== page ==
New insight on the molecular mechanisms that allow malaria parasites to move and spread disease within their hosts has been published today in the open-access eLife journal.
The movement and infectivity of the parasite Plasmodium falciparum, and ultimately its ability to spread malaria among humans, rely on a large molecular complex called the glideosome. The new findings provide a blueprint for the design of future antimalarial treatments that target both the glideosome motor and the elements that regulate it.
Parasites from the genus Plasmodium, including the deadliest species Plasmodium falciparum, are responsible for half a million deaths from malaria each year. As these parasites are becoming resistant to current artemisinin-based therapies, there are significant efforts to develop new vaccines and preventive treatments.
"This is especially crucial since climate change threatens to increase the reach of the Anopheles mosquitoes that carry the parasites," says lead author Dihia Moussaoui, a PhD student at Institut Curie, Sorbonne University, CNRS, Paris, France. "We wanted to take a deeper look into the molecular mechanisms that enable these parasites to move among the cells of their hosts in order to identify potential new targets for interventions."
The core of the glideosome in Plasmodium parasites features an essential Myosin A motor (PfMyoA) -- a primary target for current drugs against malaria. PfMyoA is a critical molecule in the parasite life cycle, partly because it powers the fast motility needed for the parasite's motile spore-like stage. The molecule has a conserved globular motor domain and a lever arm that binds two 'light chains' of molecules, PfELC and MTIP.
In their study, Moussaoui and the Institut Curie team, in collaboration with the Trybus laboratory at the University of Vermont, US, captured the first X-ray structures of the full-length PfMyoA motor in two states of its motor cycle in Plasmodium falciparum. Their work revealed that a unique priming of the PfMyoA lever arm results from specific lever arm/motor domain interactions, allowing for a larger powerstroke to enhance speed of movement.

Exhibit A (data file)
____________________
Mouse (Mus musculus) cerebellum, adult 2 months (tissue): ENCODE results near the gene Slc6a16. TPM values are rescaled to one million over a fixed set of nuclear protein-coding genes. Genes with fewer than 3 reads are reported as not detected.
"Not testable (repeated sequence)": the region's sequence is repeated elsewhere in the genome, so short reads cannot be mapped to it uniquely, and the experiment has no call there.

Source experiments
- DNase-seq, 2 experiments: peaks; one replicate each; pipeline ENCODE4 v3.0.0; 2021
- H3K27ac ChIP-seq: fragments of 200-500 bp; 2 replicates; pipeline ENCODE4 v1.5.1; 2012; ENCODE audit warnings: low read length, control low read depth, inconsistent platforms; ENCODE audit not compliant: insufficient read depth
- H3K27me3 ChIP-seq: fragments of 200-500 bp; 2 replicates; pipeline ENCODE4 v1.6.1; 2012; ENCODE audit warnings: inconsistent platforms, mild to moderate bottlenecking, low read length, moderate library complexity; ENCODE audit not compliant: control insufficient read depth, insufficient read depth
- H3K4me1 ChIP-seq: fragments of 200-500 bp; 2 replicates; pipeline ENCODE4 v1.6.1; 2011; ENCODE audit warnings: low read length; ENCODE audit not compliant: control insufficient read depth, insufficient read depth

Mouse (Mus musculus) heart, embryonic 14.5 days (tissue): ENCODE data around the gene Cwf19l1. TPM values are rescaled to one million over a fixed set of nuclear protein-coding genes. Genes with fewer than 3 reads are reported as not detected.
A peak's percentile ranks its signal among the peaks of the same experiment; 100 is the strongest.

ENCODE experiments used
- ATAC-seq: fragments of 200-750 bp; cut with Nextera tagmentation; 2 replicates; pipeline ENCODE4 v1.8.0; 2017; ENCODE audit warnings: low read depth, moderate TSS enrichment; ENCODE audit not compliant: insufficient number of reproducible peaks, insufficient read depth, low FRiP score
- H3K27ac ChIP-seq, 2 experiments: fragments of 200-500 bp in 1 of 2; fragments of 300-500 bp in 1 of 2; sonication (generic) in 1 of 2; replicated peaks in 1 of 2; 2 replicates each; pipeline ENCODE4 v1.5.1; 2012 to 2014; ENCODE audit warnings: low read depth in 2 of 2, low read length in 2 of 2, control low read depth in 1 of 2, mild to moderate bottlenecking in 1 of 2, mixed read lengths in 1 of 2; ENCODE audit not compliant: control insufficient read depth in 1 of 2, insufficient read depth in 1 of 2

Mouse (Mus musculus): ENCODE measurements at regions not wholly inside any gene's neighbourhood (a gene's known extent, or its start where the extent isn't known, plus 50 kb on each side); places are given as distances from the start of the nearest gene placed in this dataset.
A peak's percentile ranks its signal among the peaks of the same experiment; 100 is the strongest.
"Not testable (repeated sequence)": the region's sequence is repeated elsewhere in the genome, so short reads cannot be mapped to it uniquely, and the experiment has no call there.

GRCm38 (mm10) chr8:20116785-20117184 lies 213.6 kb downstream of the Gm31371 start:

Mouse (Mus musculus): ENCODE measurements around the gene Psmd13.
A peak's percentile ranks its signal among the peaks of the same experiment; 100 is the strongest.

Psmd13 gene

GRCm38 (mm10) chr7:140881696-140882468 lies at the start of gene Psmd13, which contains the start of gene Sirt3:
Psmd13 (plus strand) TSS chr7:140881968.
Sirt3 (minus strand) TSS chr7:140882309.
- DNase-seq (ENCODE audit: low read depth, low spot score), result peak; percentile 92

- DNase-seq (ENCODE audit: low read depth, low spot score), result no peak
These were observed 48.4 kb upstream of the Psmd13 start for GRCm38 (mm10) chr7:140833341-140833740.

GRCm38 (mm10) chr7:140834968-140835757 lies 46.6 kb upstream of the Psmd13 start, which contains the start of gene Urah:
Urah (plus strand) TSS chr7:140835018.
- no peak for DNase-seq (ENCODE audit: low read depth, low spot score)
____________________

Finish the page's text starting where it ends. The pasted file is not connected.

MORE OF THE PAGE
The lever arm typically contains amino acid sequences called IQ motifs that bind molecular light chains. In PfMyoA, both the first IQ motif and the PfELC that binds to it are so degenerate in their sequence that the existence of an essential light chain has only been recognised in recent studies.
Further analysis of the X-ray structures by the team showed that PfELC is essential for the invasion of red blood cells by Plasmodium falciparum and is a weak link in the assembly of a fully functional glideosome, providing a second novel target for antimalarials.
"The structures described here provide a precise blueprint for designing drugs that could target PfELC binding or PfMyoA full-length motor activity," concludes senior author Anne Houdusse, Team Leader at Institut Curie. "Such treatments would diminish glideosome function, hindering the motility of Plasmodium parasites at the most infectious stage of their life cycle and thereby preventing the development of disease."
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